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Questions with Gastroenterologist Dr. Steven Finkelstein

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Questions with Gastroenterologist Dr. Steven Finkelstein

Gastroenterologist Dr. Steven Finkelstein shares with us what you need to know about colon cancer and prevention.


Colon cancer is the third leading cause of cancer-related deaths in the United States. It includes cancers found in the large intestine (colon) and rectum (the lower part of the large bowel). Colon cancer often starts as a small polyp, a growth of extra tissue. Some polyps can become cancer if not removed. It’s important to get screened, which is testing before there are any symptoms, to help find polyps before they turn into cancer. If colon cancer is found early, treatment may work better. 

For Colorectal Cancer Awareness Month, we asked our Gastroenterologist, Dr. Steven Finkelstein, some questions about the risks and facts of colorectal cancer:

  • What are some signs and symptoms of a colorectal issue?
    Although the signs and symptoms of colorectal disease are broad and oftentimes subtle, the most common symptoms include a change in bowel habits, rectal bleeding, anemia, abdominal pain, and unexplained weight loss.
  • What is the recommended age for someone to get their first colonoscopy?
    It depends on one’s ethnicity and risk factors. Average-risk African Americans should get their first colonoscopy at the age of 45, while people of other races may begin at the age of 50. If someone has a family history of colon cancer or colon polyps, we typically recommend getting a colonoscopy at the age of 40 or at least 10 years prior to that relative’s diagnosis. There are certain cancer syndromes that would warrant even earlier screening.
  • Should people with prior cancer diagnoses get a colonoscopy before the recommended age?
    Those patients with a prior cancer diagnosis do not typically need to begin their colorectal cancer screening early, unless they have been tested and are positive for one of the colon cancer syndromes.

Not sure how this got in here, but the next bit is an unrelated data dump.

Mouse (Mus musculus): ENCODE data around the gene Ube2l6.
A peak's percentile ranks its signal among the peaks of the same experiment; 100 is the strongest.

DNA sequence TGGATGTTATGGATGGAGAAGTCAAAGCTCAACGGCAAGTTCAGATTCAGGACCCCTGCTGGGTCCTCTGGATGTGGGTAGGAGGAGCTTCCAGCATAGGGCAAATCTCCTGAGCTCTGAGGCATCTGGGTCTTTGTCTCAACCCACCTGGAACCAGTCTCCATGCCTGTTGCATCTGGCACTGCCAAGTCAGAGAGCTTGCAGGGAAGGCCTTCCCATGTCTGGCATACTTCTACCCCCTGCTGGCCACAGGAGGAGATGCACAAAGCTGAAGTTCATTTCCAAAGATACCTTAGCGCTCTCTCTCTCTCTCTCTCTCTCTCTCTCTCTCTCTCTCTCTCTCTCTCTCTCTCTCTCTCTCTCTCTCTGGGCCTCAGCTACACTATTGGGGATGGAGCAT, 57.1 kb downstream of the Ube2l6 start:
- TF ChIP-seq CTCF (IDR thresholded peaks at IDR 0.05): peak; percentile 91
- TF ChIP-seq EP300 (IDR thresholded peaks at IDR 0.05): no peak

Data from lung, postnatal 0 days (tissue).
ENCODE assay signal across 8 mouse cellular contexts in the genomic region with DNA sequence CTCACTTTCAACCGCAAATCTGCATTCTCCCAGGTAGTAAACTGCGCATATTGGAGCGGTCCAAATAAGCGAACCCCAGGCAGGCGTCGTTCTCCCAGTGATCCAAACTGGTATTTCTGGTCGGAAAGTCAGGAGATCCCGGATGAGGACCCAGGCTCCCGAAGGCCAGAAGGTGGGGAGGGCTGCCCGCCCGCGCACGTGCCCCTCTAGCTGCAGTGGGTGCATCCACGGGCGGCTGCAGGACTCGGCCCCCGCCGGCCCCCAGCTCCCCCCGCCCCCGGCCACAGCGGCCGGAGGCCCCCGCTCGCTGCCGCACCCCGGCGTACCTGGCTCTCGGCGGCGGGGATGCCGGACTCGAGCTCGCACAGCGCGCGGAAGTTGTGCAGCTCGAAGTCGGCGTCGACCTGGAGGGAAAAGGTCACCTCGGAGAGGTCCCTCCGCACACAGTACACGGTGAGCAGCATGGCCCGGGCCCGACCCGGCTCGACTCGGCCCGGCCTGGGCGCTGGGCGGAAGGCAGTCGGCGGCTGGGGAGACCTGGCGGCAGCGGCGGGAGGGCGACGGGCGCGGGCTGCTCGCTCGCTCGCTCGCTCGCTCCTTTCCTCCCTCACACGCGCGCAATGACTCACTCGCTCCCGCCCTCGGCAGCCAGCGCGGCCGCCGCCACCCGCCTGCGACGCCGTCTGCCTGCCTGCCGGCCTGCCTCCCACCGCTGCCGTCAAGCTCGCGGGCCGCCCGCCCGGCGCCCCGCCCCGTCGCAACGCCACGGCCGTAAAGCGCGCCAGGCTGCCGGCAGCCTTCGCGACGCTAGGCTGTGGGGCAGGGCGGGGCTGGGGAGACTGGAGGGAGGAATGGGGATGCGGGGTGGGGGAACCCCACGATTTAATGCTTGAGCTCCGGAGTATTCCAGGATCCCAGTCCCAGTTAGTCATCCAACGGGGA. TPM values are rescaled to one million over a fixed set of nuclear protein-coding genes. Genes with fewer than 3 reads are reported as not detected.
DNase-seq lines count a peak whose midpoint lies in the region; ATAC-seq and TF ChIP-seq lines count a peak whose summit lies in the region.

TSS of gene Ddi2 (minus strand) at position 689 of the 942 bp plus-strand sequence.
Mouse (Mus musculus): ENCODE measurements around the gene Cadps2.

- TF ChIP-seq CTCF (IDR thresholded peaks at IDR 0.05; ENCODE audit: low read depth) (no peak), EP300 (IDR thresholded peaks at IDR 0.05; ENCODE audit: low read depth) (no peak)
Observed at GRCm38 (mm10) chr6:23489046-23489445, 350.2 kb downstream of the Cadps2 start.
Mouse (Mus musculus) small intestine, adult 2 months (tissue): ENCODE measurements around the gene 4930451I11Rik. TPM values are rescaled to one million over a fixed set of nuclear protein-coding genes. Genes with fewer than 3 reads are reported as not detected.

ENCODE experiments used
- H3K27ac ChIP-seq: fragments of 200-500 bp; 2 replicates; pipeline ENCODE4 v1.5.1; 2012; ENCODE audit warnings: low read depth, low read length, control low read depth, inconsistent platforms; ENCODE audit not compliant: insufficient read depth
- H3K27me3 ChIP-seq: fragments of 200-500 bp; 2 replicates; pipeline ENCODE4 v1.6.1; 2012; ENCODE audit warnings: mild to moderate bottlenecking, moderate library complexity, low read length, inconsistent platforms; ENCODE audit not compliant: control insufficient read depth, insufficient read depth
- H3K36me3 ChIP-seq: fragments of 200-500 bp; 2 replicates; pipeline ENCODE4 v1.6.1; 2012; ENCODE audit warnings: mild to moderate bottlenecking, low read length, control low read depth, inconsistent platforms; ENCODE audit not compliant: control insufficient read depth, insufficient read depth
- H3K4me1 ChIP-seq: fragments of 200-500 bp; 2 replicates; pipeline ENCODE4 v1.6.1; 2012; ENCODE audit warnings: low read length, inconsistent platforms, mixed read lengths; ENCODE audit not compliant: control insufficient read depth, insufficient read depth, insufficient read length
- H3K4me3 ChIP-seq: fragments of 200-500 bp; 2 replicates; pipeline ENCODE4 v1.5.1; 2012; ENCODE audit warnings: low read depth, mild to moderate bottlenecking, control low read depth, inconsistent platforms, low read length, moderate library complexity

• How often do you need to get a colonoscopy?
    This depends on one’s risk factors, the findings on one’s prior colonoscopy, the quality of the prior colonoscopy preparation, and the development of any interval symptoms. If the patient had an excellent preparation, is considered average-risk, and remains asymptomatic, the cancer guidelines advise 10-year intervals.
  • If a family member is diagnosed with colon cancer, how often should other members of the same family have a screening such as a colonoscopy?
    It depends at what age that family member developed their colon cancer. If the family member was age 60 or less, every five years is the appropriate interval. If that family member was over the age of 60, we would recommend getting screened every 10 years.
  • Is there another test to detect colon cancer that is less invasive?
    There are other tests approved for the detection of colon cancer, including Cologuard® stool testing and Virtual Colography. But these are tests to detect possible colon cancer, while a traditional colonoscopy would still be needed for verification. What colonoscopy offers that the other tests don’t is that it is also a colon cancer prevention test. By performing a colonoscopy, the goal is to prevent colon cancer from growing in the first place. This is done by finding and removing any pre-cancerous polyps. These polyps exist in nearly 25% of the population, while colon cancer occurs in nearly 5% of the population.


LEGAL DISCLAIMER: The information provided in responses is for general information purposes only and does not address individual circumstances. It may not be right for you and should not be relied upon in making decisions about your health. Always consult your doctor for medical advice.